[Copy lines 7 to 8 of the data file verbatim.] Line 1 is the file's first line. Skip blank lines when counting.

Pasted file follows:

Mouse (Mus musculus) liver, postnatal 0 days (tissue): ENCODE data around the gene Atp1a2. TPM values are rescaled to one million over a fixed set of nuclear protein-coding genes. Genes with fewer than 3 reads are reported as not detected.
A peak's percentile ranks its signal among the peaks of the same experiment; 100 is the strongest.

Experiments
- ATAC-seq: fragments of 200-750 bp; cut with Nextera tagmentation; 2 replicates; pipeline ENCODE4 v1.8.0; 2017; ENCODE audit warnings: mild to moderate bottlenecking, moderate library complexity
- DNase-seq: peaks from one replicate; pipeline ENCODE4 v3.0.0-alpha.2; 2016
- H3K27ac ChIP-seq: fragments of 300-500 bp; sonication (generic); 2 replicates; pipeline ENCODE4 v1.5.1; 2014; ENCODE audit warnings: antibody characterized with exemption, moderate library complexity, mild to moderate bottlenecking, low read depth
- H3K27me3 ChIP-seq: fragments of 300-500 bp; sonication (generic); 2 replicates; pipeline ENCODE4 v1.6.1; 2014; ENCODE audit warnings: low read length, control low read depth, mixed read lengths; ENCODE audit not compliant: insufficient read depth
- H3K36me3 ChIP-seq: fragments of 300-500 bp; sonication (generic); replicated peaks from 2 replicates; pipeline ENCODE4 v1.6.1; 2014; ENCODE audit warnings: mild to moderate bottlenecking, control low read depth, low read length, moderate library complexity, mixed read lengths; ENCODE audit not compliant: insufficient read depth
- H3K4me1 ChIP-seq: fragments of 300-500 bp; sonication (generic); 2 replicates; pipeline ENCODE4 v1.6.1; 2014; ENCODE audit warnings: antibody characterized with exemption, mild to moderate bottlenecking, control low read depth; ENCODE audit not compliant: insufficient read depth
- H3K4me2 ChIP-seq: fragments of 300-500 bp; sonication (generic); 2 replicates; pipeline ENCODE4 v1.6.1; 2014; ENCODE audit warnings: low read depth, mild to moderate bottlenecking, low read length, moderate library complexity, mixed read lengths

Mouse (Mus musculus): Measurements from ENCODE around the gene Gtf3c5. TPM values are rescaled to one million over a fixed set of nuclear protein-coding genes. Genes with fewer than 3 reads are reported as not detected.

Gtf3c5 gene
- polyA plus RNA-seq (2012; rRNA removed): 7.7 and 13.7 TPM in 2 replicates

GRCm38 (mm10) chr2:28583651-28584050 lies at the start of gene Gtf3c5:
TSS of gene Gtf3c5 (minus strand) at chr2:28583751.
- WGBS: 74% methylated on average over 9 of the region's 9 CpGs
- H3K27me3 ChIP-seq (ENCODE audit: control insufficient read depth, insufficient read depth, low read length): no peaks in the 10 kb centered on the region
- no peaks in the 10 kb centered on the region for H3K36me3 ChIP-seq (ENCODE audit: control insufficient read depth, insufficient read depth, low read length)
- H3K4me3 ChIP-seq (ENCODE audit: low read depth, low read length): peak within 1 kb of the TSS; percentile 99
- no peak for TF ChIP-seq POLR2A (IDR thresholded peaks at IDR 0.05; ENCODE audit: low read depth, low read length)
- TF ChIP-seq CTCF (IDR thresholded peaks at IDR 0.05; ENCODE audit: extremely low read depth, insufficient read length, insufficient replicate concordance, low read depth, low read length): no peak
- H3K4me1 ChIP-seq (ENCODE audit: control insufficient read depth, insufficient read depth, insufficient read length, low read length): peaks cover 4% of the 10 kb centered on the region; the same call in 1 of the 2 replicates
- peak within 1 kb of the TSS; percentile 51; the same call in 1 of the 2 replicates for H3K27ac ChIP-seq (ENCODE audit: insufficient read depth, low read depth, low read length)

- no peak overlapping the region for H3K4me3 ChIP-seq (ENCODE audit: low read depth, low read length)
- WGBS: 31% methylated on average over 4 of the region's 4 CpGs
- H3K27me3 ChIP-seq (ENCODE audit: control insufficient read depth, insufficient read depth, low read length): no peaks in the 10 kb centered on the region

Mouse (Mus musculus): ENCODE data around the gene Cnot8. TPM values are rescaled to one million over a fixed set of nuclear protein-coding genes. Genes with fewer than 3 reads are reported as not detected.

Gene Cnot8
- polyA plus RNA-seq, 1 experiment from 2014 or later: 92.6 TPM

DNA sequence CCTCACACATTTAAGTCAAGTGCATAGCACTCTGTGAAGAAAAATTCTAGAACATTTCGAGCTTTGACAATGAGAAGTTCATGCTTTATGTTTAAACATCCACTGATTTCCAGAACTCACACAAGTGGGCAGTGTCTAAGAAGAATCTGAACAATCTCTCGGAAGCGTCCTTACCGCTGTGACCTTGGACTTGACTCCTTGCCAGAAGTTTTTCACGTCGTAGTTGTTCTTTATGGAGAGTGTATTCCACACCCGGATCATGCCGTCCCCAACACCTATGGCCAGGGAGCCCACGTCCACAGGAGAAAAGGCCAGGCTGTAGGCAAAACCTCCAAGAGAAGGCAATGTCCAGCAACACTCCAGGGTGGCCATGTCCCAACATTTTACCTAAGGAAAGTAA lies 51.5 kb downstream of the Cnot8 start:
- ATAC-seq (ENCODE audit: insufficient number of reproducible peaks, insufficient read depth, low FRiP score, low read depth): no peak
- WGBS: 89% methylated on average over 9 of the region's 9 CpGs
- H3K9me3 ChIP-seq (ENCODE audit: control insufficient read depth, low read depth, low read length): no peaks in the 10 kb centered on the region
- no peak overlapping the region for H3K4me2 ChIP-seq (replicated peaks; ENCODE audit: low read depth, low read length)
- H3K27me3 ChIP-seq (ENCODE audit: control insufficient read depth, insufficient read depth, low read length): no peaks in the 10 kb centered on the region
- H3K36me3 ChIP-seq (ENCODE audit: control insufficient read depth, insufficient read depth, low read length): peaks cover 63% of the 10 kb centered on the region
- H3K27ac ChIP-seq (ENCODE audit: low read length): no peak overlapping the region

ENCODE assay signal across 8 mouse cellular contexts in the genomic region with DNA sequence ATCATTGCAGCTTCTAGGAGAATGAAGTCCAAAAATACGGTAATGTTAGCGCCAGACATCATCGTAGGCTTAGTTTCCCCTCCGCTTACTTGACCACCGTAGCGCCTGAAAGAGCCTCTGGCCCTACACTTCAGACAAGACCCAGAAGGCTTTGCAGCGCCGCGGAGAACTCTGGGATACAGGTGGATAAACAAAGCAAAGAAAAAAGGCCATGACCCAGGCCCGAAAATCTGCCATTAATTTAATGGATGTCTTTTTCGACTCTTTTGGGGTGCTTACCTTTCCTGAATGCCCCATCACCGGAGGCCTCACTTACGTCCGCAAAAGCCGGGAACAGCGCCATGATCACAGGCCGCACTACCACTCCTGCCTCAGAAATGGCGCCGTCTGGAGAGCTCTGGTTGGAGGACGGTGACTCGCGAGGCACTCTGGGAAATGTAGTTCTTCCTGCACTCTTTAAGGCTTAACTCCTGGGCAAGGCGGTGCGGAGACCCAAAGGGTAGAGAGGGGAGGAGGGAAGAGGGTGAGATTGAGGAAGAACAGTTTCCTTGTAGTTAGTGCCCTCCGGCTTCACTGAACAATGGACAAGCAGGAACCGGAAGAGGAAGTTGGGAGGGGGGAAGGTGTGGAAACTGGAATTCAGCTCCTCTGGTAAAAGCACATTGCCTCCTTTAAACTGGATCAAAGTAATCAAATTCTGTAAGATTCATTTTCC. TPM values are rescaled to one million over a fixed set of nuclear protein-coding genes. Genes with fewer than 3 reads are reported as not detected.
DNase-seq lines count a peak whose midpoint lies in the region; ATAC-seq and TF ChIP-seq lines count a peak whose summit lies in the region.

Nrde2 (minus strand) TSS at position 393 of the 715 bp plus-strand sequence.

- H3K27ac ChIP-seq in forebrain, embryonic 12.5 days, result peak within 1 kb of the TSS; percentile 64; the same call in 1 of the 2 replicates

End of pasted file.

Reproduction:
- H3K27me3 ChIP-seq: fragments of 300-500 bp; sonication (generic); 2 replicates; pipeline ENCODE4 v1.6.1; 2014; ENCODE audit warnings: low read length, control low read depth, mixed read lengths; ENCODE audit not compliant: insufficient read depth
- H3K36me3 ChIP-seq: fragments of 300-500 bp; sonication (generic); replicated peaks from 2 replicates; pipeline ENCODE4 v1.6.1; 2014; ENCODE audit warnings: mild to moderate bottlenecking, control low read depth, low read length, moderate library complexity, mixed read lengths; ENCODE audit not compliant: insufficient read depth